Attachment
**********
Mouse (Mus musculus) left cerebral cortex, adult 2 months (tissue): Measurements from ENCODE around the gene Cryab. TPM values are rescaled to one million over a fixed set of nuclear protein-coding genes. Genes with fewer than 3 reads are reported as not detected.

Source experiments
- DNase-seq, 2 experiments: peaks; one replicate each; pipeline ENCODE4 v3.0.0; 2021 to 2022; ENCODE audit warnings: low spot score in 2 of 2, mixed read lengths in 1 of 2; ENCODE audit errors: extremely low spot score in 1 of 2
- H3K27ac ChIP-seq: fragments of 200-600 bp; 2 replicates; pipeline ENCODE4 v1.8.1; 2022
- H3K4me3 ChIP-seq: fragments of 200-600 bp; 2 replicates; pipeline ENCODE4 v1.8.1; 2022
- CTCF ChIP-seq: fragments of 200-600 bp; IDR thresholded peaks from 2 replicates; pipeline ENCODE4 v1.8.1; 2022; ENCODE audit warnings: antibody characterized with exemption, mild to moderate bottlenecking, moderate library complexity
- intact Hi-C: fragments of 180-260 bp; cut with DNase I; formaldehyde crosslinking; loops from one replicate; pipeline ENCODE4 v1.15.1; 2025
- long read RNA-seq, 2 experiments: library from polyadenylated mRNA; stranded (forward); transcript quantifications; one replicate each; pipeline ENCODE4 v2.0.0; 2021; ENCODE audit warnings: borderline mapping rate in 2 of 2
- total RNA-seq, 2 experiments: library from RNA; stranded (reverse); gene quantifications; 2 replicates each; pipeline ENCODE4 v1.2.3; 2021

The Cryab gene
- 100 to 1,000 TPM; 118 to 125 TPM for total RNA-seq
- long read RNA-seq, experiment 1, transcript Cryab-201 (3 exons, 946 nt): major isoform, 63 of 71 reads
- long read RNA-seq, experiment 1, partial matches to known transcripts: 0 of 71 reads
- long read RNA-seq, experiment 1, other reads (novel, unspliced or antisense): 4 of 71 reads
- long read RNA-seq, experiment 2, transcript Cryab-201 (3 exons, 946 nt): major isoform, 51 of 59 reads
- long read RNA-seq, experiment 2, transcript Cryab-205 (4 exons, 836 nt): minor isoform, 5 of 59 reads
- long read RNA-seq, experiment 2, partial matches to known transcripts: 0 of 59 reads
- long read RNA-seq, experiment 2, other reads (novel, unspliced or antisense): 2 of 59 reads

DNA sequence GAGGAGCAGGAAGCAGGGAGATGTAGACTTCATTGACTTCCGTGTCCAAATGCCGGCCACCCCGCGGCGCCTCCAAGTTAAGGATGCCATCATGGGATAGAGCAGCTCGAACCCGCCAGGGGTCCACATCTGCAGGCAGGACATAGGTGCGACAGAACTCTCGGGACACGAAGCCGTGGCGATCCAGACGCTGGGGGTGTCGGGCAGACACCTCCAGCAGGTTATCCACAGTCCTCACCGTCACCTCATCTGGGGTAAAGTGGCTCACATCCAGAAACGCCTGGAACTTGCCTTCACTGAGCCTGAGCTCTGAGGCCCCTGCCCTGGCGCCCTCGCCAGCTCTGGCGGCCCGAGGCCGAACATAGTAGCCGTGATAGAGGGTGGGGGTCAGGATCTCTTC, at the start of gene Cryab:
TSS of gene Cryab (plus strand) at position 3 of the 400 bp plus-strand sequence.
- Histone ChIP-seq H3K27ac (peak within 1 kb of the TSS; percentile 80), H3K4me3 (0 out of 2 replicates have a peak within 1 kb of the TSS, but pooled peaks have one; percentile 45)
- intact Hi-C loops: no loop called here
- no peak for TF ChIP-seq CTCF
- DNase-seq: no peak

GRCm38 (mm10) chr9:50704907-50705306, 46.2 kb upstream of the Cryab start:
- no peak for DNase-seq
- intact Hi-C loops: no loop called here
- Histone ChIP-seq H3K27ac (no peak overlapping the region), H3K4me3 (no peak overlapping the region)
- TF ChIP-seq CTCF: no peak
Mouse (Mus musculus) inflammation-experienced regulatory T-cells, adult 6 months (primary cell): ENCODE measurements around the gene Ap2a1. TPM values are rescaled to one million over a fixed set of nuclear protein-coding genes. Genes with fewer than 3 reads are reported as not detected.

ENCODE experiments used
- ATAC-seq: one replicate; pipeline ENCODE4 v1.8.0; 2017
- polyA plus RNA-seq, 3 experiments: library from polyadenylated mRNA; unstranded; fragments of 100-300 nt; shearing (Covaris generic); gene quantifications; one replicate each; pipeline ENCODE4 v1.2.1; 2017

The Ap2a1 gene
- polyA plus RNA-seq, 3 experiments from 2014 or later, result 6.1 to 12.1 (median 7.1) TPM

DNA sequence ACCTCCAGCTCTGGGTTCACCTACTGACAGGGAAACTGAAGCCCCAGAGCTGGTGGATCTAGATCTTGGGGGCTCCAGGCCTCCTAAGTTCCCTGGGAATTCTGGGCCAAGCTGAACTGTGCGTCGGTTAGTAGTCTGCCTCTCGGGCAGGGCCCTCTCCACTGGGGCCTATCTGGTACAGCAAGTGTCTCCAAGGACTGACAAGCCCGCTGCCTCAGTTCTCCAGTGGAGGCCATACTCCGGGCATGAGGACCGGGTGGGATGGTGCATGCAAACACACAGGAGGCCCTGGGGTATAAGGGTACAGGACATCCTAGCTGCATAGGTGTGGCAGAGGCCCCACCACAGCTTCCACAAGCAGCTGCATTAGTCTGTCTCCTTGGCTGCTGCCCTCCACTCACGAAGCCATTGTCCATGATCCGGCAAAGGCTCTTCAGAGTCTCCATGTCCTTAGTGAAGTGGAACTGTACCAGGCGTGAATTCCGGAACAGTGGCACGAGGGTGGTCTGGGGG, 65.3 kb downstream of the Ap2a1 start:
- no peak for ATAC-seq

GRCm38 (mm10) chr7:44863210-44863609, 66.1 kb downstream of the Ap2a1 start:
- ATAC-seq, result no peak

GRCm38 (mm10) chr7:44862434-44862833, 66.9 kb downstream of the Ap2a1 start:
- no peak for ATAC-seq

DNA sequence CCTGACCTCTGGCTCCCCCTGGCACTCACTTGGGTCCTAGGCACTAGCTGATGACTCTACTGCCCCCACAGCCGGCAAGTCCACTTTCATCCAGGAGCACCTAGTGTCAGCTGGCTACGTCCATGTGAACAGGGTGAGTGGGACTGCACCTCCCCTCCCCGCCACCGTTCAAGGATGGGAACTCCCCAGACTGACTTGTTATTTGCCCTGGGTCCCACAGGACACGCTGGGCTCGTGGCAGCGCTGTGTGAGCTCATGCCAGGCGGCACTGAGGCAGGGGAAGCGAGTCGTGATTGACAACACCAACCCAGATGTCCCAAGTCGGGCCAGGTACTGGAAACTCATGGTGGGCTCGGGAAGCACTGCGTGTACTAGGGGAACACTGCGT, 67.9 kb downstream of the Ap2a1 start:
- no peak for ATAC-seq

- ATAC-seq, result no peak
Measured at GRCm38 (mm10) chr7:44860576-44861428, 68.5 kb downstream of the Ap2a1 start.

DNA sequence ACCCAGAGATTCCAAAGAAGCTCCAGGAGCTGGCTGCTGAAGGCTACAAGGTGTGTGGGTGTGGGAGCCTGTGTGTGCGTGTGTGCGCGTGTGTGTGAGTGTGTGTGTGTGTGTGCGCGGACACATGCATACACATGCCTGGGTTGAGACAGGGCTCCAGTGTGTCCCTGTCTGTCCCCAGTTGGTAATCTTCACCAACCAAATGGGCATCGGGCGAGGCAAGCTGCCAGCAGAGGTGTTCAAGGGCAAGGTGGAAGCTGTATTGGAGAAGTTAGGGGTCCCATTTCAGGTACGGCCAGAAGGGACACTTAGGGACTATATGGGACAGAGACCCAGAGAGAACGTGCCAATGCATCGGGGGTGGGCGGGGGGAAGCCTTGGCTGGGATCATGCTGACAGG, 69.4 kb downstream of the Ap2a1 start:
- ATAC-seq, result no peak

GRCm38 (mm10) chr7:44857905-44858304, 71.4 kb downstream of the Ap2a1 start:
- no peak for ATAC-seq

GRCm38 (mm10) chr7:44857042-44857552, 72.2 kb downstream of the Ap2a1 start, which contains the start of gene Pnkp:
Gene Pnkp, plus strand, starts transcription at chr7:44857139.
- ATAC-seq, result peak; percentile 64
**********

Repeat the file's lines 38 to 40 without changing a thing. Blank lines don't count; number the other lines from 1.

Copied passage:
GRCm38 (mm10) chr7:44863210-44863609, 66.1 kb downstream of the Ap2a1 start:
- ATAC-seq, result no peak

GRCm38 (mm10) chr7:44862434-44862833, 66.9 kb downstream of the Ap2a1 start: